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Salt is a key mineral that plays an important role in our overall health supporting vital areas such as muscle and nerve function. But, how much salt is safe for children - and, how can you reduce salt intake for children and babies?
Too much salt has been associated with increased risk of conditions such as heart disease and stroke as well as putting additional pressure on our kidneys, the organ that filters and cleans our blood.
And while we may be aware of salt limits for adults, it’s equally as important to understand the maximum amount of salt our little ones should be consuming as part of a healthy balanced diet.
What is the recommended amount of salt for babies and children?
Babies and children need very little salt in their diet, particularly because babies’ kidneys aren’t yet fully developed. Below are recommended amounts for each age group. Bear in mind, One teaspoon of table salt equals to 5.69 grams.
- Babies under 1 year - less than 1g of salt a day
- 1 to 3 years – 2g salt a day (0.8g sodium)
- 4 to 6 years – 3g salt a day (1.2g sodium)
- 7 to 10 years – 5g salt a day (2g sodium)
- 11 years and over – 6g salt a day (2.4g sodium)
What is the difference between sodium and salt?
Salt is made up of around 40 per cent sodium while the remaining 60 per cent is made up of chloride. Both of these chemical elements play a role in balancing fluid in our cells, which in turn impacts our blood pressure. As an example excess amounts of sodium can lead to an increase in blood pressure.
To convert salt to sodium you divide it by 2.5 and vice versa. So, as an example 2.5g salt = 1g sodium.
Breastmilk and salt
Estimates from one university study* suggests that breast milk has a lower sodium content than cow’s milk. But for those mothers unable to breastfeed (opens in new tab) or who opt not to for other reasons, the good news is that some varieties of formula appear to have a similar sodium content, as outlined below:
- Breastmilk: 15mg (0.015g) per 100ml
- Formula: 15-30 mg (0.015g - 0.03g) per 100ml
- Cow’s milk: 55mg (0.055g) per 100ml
N.B: Divide by 1,000 to convert milligrams (mg) into grams (g).
Weaning and salt
Babies generally begin weaning (opens in new tab) from six months onwards, with solid foods slowly being introduced to their diets. No salt should be added to weaning foods. Luckily the novelty of new tastes and textures should stimulate babies’ tastebuds, without the need to get the salt-shaker out.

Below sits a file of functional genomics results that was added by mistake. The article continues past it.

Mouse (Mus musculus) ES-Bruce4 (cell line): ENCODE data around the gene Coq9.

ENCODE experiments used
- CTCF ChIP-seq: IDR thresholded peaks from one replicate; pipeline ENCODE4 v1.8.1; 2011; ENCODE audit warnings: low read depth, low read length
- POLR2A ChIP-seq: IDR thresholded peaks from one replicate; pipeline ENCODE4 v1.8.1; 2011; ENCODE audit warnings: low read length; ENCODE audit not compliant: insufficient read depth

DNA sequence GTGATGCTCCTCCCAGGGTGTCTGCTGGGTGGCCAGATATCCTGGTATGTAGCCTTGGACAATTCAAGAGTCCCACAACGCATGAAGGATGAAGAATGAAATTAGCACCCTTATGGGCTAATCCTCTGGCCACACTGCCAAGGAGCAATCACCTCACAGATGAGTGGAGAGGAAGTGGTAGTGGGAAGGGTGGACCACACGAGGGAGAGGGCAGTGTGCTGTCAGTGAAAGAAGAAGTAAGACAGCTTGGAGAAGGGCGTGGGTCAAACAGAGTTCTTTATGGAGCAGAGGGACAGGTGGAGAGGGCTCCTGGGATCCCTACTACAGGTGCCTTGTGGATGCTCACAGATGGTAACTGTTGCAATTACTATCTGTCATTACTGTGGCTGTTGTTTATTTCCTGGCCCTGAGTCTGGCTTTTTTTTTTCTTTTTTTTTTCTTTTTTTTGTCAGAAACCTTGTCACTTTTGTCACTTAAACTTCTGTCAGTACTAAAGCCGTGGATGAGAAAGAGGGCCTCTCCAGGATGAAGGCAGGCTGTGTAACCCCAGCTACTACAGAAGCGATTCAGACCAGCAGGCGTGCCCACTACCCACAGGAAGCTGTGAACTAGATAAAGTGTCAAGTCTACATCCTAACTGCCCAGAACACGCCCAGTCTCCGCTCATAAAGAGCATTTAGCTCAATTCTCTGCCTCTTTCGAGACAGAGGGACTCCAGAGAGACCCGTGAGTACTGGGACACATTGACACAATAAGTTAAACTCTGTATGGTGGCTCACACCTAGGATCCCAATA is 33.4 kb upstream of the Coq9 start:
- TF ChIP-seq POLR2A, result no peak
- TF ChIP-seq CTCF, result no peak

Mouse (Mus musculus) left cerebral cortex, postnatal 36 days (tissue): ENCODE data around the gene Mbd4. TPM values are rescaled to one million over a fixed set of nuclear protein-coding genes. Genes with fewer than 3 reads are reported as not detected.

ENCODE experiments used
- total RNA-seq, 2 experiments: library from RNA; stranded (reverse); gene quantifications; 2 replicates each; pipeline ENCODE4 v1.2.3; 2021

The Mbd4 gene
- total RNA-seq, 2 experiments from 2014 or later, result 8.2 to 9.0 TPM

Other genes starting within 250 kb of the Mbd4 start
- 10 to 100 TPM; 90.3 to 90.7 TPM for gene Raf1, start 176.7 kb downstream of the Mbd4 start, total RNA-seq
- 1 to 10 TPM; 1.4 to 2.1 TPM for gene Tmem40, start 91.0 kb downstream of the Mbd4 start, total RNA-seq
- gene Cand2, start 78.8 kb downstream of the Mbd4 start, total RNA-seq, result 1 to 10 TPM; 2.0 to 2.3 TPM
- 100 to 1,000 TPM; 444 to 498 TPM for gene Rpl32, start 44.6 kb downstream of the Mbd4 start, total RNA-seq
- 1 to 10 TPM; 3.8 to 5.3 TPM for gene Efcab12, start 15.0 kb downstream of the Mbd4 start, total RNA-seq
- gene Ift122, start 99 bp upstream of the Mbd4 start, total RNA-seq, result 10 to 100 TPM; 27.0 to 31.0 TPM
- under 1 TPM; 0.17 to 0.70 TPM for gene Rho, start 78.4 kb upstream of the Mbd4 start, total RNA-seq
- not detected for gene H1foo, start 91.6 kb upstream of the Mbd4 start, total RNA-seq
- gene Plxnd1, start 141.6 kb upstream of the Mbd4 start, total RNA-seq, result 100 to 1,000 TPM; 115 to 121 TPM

Traffic light labelling for salt
The traffic light system is a useful quick look guide to various elements of our nutrition, including salt, particularly when it comes to choosing ready meals or pre-packaged food for children. Green indicates the healthier of the three choices listed below.
- Green: 0g - 0.3g Salt/0g -0.1g Sodium
- Amber: 0.3g - 1.5g Salt/0.1g - 0.6g Sodium
- Red: More than 1.5g Salt/ More than 0.6g Sodium
MORE: The hidden sugar in the everyday foods we feed our family (opens in new tab)
Which children’s foods are higher in salt?
In general processed food tends to have a higher salt content than meals made from scratch.
As an example a survey conducted by campaign group Action for Salt found that 65 cereal products aimed at children had an amber labels, containing more salt than a 100g bag of salted crisps. In another survey, the group analysed 351 children’s meals from 26 outlets including popular high street restaurants, pubs and fast food chains and found that 41 per cent contained more than 1.8g salt per serving. This would be equivalent to red labelling.
High salt foods to be aware of include:
- Cheese (high salt varieties include imported blue cheeses such as Roquefort, feta and halloumi)
- Processed meats such as bacon, ham, salami and sausages
- Table sauces such as mayonnaise and ketchup
- Some brands of bread (check the label)
Which children’s foods are lower in salt?
Alongside fresh fruit, vegetables, pulses (if using tinned ensure no added salt) and plain grains such as pasta, rice and cous cous there are a number of lower salt foods to choose from including the below:
- Fresh meat, poultry and fish (if tinned make sure this is in water)
- Unsalted snacks e.g. popcorn
- Lower salt cheeses including cottage cheese, Emmental, ricotta and mozzarella
- Breakfast cereals (with no added salt, such as Weetabix) and porridge oats
- Homemade bread, soups (opens in new tab) and sauces
Simple swaps to reduce children’s salt intake
- Use herbs, spices and flavourings such as chilli, lemon, garlic and pepper in place of salt where possible
- Don’t put salt shakers out with meals
- Create a healthier lunch box (opens in new tab) using some of the lower salt foods listed above
- Limit the amount of battered/breaded food to twice a week
- Choose lower salt varieties of soy sauce, stock cubes and gravy as well as storecupboard staples such as baked beans
* Avon Longitudinal Study of Parents and Children
Miriam Habtesellasie is a freelance lifestyle writer who has contributed content to GoodTo, Woman&Home, Women and Idealhome.co.uk. Miriam is based in London and is a fan of everything interiors, she admits to being spoilt for choice living in the capital. From stunning architecture right the way through to eye-catching department store window displays, she believes there’s always an angle to be found that can translate to our abodes.
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